Mike’s copywriting deserves a big kiss

Copywriting, like most skills, can be taught. There are some excellent programs out there providing the tools of the craft - notably that of Humber College, to which I am proud to be an advisor, whose students have won the Bessie Award for best undergraduate TV commercial eight times in the last nine years.

Copywriting, like most skills, can be taught. There are some excellent programs out there providing the tools of the craft – notably that of Humber College, to which I am proud to be an advisor, whose students have won the Bessie Award for best undergraduate TV commercial eight times in the last nine years.

And yet there is a whole lot of natural talent involved as well. As Duke Ellington put it, it don’t mean a thing if you ain’t got that swing. No matter how many lessons I take, I will never address a golf ball with the grace of Tiger Woods, nor walk a stage with the dignity of Christopher Plummer.

The outstanding play and movie, Amadeus, was based entirely on this phenomenon. Salieri was driven mad because he was able to realize how inferior he was to Mozart; but most of us stand closer to the Austrian emperor, whose ear was such pure tin that he could only criticize by repeating, ‘Too many notes, Wolfgang, too many notes!’

These days, there seem to be quite a few copywriters testing their Mozart wings, which is always good. I’ve noticed quite a few sexy phrasings of late, radio spots and print ads and outdoor boards which walk the edge of good taste, trusting the skill of the writer to elicit an ‘Mmmmmm’ from the audience instead of an ‘Ewwwwww…’. But as with much of life, the ewwwwwwwws have it.

There is a new radio campaign which is supposedly talking about auto parts, but by the time the mixed-gender twosome gets through discussing ‘my husband’s dipstick’ and ‘my rear end’, I’m pretty sure they’re working on a double meaning or two. Working real hard, in fact. Just in case you might miss the jokes, they toss in a ‘Nice rack, ma’am’, so’s youse guys who warn’t really listening will perk right up.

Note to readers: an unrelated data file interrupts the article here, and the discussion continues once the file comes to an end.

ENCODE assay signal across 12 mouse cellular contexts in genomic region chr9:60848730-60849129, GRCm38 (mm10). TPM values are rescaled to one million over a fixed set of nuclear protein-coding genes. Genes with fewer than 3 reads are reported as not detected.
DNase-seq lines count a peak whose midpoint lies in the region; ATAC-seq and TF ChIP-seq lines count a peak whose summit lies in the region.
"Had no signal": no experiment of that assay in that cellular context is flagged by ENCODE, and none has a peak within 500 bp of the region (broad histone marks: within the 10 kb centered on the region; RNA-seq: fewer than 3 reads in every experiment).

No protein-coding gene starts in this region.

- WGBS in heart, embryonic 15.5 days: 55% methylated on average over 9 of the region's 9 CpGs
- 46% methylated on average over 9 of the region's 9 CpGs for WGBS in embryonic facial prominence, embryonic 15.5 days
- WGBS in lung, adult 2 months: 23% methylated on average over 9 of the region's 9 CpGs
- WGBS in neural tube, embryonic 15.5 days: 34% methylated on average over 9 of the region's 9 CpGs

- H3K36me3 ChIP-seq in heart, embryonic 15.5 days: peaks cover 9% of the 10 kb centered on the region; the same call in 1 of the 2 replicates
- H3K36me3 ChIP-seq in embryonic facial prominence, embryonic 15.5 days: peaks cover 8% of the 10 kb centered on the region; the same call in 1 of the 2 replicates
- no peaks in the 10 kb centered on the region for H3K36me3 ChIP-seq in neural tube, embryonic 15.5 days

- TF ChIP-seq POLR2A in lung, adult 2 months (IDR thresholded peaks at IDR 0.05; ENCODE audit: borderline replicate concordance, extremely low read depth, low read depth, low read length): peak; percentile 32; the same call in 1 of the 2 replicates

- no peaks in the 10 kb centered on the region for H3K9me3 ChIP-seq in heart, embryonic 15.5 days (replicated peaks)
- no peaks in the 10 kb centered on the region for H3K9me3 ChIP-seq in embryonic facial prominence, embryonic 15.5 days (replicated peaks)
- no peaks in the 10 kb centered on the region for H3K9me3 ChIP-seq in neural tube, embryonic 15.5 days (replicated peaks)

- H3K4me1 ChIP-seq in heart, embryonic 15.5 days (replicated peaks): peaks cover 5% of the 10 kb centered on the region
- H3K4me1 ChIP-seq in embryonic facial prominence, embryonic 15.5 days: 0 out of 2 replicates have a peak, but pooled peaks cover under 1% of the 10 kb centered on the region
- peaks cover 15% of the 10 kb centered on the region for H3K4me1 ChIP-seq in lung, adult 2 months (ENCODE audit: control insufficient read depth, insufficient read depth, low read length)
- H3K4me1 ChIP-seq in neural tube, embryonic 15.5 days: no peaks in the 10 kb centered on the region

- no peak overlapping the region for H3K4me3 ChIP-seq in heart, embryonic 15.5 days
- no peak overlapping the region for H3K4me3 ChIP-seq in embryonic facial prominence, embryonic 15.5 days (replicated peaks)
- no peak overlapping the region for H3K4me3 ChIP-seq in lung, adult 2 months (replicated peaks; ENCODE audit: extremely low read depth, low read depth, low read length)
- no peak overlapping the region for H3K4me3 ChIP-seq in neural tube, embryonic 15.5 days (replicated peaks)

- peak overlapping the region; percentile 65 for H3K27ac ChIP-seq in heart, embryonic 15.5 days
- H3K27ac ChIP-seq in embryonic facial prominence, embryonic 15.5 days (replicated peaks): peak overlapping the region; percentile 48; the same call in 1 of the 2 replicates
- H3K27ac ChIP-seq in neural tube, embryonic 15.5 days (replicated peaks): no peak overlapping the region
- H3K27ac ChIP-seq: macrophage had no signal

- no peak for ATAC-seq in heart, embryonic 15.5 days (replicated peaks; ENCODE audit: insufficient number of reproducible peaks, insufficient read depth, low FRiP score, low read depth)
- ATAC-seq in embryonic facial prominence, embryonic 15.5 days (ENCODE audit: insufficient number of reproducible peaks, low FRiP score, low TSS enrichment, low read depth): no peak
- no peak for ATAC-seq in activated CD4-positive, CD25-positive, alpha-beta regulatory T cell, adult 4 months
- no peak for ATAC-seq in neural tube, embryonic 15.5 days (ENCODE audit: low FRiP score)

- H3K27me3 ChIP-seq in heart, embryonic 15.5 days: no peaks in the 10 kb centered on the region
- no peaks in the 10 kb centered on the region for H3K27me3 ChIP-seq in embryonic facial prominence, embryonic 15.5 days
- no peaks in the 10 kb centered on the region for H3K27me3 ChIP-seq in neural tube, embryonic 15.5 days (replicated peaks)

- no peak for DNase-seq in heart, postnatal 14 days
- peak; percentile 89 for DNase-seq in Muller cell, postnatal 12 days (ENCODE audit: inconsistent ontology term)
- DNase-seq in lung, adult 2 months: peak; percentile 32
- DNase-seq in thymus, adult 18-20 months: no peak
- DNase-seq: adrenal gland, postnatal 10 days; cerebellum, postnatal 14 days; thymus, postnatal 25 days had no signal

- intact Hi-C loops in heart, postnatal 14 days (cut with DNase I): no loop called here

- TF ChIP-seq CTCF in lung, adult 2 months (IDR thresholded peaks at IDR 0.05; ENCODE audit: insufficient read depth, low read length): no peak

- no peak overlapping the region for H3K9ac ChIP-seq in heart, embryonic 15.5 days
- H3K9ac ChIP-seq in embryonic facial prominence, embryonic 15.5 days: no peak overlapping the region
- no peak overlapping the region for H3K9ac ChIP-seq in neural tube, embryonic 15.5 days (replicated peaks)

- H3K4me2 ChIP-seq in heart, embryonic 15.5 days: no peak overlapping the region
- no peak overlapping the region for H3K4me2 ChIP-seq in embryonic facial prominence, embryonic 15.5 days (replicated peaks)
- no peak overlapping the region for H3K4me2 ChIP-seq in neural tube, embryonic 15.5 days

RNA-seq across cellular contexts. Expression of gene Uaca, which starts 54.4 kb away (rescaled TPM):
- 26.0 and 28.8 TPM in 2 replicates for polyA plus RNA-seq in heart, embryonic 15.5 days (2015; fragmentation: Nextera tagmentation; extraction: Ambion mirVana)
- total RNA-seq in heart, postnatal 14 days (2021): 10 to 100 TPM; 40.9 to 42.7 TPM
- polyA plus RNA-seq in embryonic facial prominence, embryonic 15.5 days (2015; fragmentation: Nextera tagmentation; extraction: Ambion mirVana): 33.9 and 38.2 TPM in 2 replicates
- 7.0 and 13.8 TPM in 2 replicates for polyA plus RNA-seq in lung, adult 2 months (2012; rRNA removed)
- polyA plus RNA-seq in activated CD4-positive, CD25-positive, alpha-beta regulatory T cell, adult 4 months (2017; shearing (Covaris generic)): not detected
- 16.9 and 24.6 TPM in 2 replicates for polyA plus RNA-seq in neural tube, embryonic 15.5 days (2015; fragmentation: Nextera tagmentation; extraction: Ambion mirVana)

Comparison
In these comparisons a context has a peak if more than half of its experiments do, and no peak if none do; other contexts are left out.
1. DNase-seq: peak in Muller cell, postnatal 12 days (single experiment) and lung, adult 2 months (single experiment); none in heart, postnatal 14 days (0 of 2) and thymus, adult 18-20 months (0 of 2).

I upgraded that campaign to a near-Salieri, though, when I saw a recent newspaper ad for tires. It has a woman smooching the camera, a logo for the manufacturer, and a headline. That’s all. The headline is, KISS MY ASPHALT.

That’s it.

Perhaps there is so much inherent wit in that line that the advertiser can forego any product benefit and pay for good newspaper space to insult his customers. Perhaps. I prefer to believe that the Emperor of Austria has been free-lancing.

But then, amazingly enough, I began to hear the notes of a sonata. Mike’s Hard Lemonade does damn good copywriting (‘an excellent source of vodka’), and by George, they’ve done it again.

They’ve used outdoor to introduce several new flavours, and when they got around to orange, they made beautiful music. As in so much excellent advertising, they took an old cliché and twisted it. The cliché is ‘sun-kissed oranges’, probably a familiar phrase even before Sunkist branded it. But Mike’s put it this way:

WHEN THE SUN KISSED THESE ORANGES, TONGUE WAS INVOLVED.

That’s a lovely melody, for two reasons:

It perfectly matches the brand personality. Mike’s is the advertising equivalent of Fonzie, the tough guy with the heart of gold on the old Happy Days sitcom. It quickly establishes that it’s the boss brand, that nobody pushes it around … and then it understates everything. It avoids the obvious nudge-nudge-wink-wink lines, because in its own unique way, it has class.

(They tell the story that Henry Winkler got the part of Fonzie by refusing to take direction in his audition. Told to run a comb through his ducktail haircut, he walked up to a mirror, stopped, and said, ‘No! It’s already perfect.’ Mike’s captures that tone.)

Try – just try – to write the Mike’s line any better. It’s a simple product claim, ‘oranges with that extra something’, made sexy. But in lesser hands, it might have come out as:

THE SUN DIDN’T JUST KISS THESE ORANGES, IT FRENCH KISSED THEM.

THE SUN SAW THESE ORANGES AND JUST HAD TO SUCK FACE.

THE SUN AND OUR ORANGES HAVE EXCHANGED FLUIDS.

Etc., etc., etc. I won’t go on … it’s probably not helpful to my career to spend time demonstrating how bad one can be.

Suffice it to say that Mike’s has some virtuosos in their employ. As the emperor might say, ‘Just the right notes, Mike, just the right notes.’

John Burghardt’s checkered resume includes the presidency of a national agency, several films for the Shah’s government in Iran, collaboration with Jim Henson to create the Cookie Monster, and a Cannes Gold Lion. The letterhead of his thriving business now reads ‘STRATEGIC PLANNING * CREATIVE THINKING.’ He can be reached by phone at (416) 693-5072 or by e-mail at burgwarp@aol.com.